In Depth With An English Channel Swimmer.

I remember the first time I met Grant Callaghan. It was about four years ago, at our usual Saturday open water group swim. When he told me that he was going to take the crossing of the English Channel, I knew their was no doubting him. As with a lot of people I’ve met through open water swimming, there is no surprise to their drive and determination to take on a challenge like this and set themselves up with the best possible chance to do something amazing. I also knew that his story to cross the English Channel would be worth sharing. Open Water Magazine(OWM) got the change to speak to Grant a couple of weeks before heading over to Western Australia to swim the Rottness Channel Swim and get the low down on taking on what a lot of people consider to be comparable to Climbing Mount Everest.

This article was originally published through Open Water Magazine, Issue 2.

OWM: What was your motivation behind doing the English Channel Crossing. Is there any specific reason you had for taking it on?
GRANT: After I do one big swim, like the Bloody Big Swim, that night I’d be seeing what more I could do. It’s just something about me that says “I could have done more”. A coach put a brochure in the bag at the swim and it said “if you’d like to have a coach take you through the English Channel, sort out the logistics and coach you”. I thought there was no way I could do it myself, but if I had Chloe McCardel as my coach, then why not go do that.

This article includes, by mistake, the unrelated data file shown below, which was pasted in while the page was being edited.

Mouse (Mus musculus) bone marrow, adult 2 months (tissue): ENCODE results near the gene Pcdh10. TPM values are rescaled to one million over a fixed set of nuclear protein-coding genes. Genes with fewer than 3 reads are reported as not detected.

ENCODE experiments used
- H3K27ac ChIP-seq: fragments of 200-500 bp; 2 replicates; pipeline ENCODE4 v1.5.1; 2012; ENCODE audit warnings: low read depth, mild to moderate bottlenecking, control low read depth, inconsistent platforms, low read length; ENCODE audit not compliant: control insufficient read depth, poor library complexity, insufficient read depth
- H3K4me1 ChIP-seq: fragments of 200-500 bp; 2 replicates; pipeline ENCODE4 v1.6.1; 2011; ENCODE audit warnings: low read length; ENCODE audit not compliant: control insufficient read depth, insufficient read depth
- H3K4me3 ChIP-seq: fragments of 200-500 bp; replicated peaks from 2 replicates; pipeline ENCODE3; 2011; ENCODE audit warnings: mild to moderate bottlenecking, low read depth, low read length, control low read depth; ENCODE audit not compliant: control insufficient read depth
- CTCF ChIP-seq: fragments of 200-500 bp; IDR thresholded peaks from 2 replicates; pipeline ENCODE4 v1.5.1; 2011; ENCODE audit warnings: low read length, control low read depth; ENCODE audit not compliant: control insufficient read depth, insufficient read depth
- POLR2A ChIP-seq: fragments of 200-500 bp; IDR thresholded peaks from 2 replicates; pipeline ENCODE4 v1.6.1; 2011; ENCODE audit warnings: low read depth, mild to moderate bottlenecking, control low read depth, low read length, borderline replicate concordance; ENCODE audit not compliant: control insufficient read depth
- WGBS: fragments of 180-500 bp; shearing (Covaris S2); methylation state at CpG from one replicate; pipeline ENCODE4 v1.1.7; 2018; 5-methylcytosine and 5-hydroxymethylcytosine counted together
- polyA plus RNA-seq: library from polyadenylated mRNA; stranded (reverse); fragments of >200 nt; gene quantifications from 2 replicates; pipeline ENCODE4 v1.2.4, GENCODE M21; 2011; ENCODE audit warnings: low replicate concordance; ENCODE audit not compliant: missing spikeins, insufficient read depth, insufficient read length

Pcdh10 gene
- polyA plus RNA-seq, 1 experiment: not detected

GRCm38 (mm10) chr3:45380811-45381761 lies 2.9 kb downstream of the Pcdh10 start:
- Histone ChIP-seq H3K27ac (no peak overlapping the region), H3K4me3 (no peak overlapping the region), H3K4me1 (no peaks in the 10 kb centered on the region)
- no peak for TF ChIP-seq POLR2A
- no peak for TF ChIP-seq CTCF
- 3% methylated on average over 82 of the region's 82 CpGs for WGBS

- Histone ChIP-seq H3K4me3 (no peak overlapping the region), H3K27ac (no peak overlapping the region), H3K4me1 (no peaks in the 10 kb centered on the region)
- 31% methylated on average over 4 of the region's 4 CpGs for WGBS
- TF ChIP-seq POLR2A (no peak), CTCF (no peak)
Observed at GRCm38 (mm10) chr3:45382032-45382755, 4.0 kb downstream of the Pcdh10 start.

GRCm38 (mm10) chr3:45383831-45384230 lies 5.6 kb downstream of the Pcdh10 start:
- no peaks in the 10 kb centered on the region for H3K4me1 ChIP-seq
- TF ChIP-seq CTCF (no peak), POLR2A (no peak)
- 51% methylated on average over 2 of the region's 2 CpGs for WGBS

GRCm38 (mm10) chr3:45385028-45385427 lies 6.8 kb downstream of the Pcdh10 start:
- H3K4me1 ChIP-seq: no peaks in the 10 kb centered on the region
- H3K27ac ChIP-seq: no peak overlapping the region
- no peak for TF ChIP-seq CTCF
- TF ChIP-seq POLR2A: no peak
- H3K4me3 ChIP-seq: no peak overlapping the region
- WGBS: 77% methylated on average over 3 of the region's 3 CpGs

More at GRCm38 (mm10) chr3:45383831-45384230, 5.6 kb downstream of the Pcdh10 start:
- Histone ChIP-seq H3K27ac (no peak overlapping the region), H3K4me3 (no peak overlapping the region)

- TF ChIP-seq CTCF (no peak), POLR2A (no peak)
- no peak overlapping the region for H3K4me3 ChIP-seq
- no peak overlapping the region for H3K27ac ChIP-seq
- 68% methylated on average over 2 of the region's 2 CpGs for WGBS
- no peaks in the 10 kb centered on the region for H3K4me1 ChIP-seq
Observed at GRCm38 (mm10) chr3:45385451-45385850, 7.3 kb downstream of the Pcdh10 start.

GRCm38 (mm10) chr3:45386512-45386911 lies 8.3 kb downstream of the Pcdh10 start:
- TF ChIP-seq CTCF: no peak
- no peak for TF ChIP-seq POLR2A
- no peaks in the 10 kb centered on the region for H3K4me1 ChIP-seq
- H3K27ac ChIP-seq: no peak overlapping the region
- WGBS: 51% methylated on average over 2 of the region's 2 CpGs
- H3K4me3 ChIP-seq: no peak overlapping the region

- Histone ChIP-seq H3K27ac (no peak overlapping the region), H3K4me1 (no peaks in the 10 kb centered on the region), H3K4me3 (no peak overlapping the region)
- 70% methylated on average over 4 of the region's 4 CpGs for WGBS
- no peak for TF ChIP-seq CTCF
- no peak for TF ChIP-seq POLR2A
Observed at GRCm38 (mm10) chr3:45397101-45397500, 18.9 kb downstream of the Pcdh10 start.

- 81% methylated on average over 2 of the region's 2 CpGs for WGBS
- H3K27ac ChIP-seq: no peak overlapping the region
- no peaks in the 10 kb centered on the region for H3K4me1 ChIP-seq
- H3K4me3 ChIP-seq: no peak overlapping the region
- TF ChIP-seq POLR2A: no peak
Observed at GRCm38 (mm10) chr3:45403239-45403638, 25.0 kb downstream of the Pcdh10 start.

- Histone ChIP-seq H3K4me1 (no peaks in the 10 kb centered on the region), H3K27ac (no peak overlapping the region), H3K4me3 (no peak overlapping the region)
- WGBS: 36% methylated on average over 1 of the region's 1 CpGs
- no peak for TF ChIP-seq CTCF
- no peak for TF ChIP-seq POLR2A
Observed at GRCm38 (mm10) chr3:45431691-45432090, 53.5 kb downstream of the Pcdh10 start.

So she interviewed me and somehow she thought I might be able to do it mentally and she said “alright I’ll be your coach”. I was her first solo English Channel swimmers that she took on.
I kind of fell into it an opportunity that presented itself and I said “yeah I’ll go do it”.

OWM: So what’s your actual history with swimming then?
GRANT: A big motivator was that I got onto a blog by an Irish swimmer who had done a lot of cold water and open water swimming called the Lone Swimmer. I kept reading his blog and it was really inspiring. He would swim in different locations and in cold water and just wrote a lot about distance swimming with all these amazing people, so I started googling for what I could do and discovered the muscles[Open Water Swim Group] and that’s how I learnt to swim in the ocean basically. I had done nippers before when I was a kid and was a surfer and a spear fisherman, but I was never a swimmer really.

OWM: Preparing for the English Channel Crossing, what would a standard weeks training be?
GRANT: A standard week would be five to eight swims, the furthest I got to was 36kms in a week but I would be building distance all the time. I would have swam more if I physically could have because I mentally wanted to. 
I went to the physio once a week, I had a massage every week from the sports masseuse and went to Pilates twice a week. I did stretching almost every night and used a foam roller.

OWM: Say for example 36kms in a week, how many hours do you think that actually would take you?
GRANT: That’s a good question. The actual swimming time would be 12 or 15 hours of swimming. Then there is the driving, getting in and out of the pool and stuff around that and it pretty much ends up like a job really.